You’re sleeping, Anna, curled up by my thigh, all smooth curves and warm ochre. Even here, even under the Hill, your body remembers to do it, remembers dawn and dusk, the linear and regular progression of time as the sun chased the moon through the sky. You’re sleeping. Or maybe it’s your body remembering to die, the poison in your veins.
(I don’t know. I’m not the nurse, not the home care health specialist. Tell me Anna; what does atropine poisoning look like?)
Anna. You are sleeping, Anna, because if you are not I will tear down this world in my rage. You are sleeping and I find myself talking to you anyway. An old habit, a bad habit, like I’m leaving a message for you again. Anna Limon is not available. At the tone, please record your message. Wrapped in an oak leaf, tied with a catkin, intimidated and willed until it found its way to you.
(Like your voicemails found their way to me. Silver song echoing through the roof, dancing down through the stars.)
You told me once that you weren’t Theseus. The house had given you a book of mythology. He’s kind of a dick, Mabel, he just-- he just gets bored of Ariadne and he leaves her, you told me.
I hate Theseus. If I’m anyone in this story – If I’m anyone, I’m the ball of twine. You told me to keep walking, Anna. Because you were little and sturdy and there in my pocket--- you were an oak leaf, my Anna, golden with fall and full with your words, not a ball of twine--but you promised you wouldn’t leave me there in the dark.
The house left me a book once too. Mythology, like yours, but a different author, a version. Or maybe the same book. The house changes things. Rearranges them. Tells the story it wants when it wants and not before. Theseus leaves because he was forced by the gods. Athena maybe. Or Dionysus. I don’t know why the house showed it to me. Maybe it was trying to make me feel better. That people break promises because they have to.
It didn’t work. Mythology is full of men like Theseus. Men who make promises, who fall in love and swear oaths and then turn tail and run at the beckoning of the Divine. Have you heard about Aeneas, Anna? Pious Aeneas with his father on his back and his son by the hand, fleeing the wreckage of Troy and leaving his wife to burn.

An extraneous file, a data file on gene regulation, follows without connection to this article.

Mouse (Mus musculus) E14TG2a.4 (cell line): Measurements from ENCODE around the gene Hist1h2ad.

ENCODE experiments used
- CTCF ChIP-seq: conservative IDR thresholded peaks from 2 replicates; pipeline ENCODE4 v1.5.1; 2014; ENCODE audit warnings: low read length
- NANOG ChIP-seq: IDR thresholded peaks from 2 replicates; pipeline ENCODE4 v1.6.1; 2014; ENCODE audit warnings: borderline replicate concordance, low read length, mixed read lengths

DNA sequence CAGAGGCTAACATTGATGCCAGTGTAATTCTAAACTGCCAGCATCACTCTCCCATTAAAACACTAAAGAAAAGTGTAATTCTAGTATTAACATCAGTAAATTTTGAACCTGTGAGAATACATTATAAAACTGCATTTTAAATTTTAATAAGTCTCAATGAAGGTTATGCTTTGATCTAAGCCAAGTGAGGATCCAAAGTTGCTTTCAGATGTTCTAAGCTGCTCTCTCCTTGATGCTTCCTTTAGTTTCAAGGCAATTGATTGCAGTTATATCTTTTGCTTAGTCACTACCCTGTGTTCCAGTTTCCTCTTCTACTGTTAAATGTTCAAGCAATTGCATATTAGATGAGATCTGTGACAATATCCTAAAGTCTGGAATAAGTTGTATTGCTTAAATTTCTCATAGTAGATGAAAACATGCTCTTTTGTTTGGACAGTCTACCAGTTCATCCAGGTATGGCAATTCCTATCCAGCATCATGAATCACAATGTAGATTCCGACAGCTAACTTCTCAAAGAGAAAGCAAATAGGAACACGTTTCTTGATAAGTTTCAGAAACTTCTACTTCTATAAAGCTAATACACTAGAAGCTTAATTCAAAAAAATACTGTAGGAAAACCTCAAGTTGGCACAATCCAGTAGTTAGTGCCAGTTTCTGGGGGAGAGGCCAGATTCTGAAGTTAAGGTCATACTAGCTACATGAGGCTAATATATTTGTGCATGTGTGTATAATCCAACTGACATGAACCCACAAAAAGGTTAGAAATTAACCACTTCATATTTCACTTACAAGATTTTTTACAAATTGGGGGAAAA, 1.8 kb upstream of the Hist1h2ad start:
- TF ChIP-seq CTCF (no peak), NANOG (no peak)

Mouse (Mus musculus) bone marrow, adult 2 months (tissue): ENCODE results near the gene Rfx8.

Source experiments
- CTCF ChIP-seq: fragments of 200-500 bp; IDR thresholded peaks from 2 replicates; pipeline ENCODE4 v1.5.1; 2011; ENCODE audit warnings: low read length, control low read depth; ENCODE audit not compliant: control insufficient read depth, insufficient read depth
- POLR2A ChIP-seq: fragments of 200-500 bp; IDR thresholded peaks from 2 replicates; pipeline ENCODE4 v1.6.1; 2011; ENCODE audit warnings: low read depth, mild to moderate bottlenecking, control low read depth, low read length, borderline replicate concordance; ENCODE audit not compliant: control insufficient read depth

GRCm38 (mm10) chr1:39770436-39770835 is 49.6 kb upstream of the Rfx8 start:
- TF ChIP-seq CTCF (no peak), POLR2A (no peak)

Because the gods told him to.
Aeneas and his crew wrecked on the shores of Carthage, in the realm of Dido, the widowed queen who won a kingdom with her cleverness. Iarbas offered her a pittance; he would give her the land she could cover with a bull’s hide.
(Mythological men, Anna. They leave us for the gods and they forget we can weave.)
Dido made her own ball of thread from the hide of that bull and won herself a city with it, laying out span after span of thread until she had room enough to build her Carthage, the glittering city on the Tunisian coast. And when Aeneas wrecks there, she is magnanimous, that glittering queen, black as night and clever as a witch.
Her open heart is her downfall. She pities Aeneas and his loss and his grief and she takes him in. Into her city and into her heart and he stays there for a time. He wears her nation’s clothes; builds her city’s walls. Son of the goddess of Love, Aeneas should have known better than her play with his mother’s poisons. But he doesn’t. Pious Aeneas calls her his wife.
(Does atropine poisoning feel like love, Anna? Does it stop your heart the same way?)
And then he sails away because the gods told him to and leaves Dido to take her own life. Unlucky Dido, Virgil calls her when her sister finds her bleeding. As if luck had anything to do with it. As if the gods don’t keep aces up their sleeves when they play cards. As if Cupid hadn’t charmed her; as if Juno hadn’t wrecked her lover’s ships; as if Mercury hadn’t descended on winged shoes to send him on his way. As if the sword had lodged in her heart by chance, if the pyre her sister found her own had built itself.
(Another Anna, your name-sister, beautiful and loyal like you. Do you think she sang like you, Anna? Silver-throated and undaunted?)
Fuck that. Fuck them. Gods who aren’t worth worshipping. Men who break their promises and the authors who call the women they leave unlucky.
Anna, my Anna. My sister, my lover. I am as clever and glittering as Dido but I have no open heart. I keep my promises and I defy the gods. I am spite and fire and purpose with a silver-throated song wrapped around my weaknesses. I am a sword and a pyre but I am built for someone else’s death. We will find the king and kill him and we will build a second Carthage under the earth out of bull’s hide and cleverness and your silver voice will charm roses and cucumbers and sweet grapes out of the ground they salted and left for dead.
We will. Anna. I promise.
Please wake up.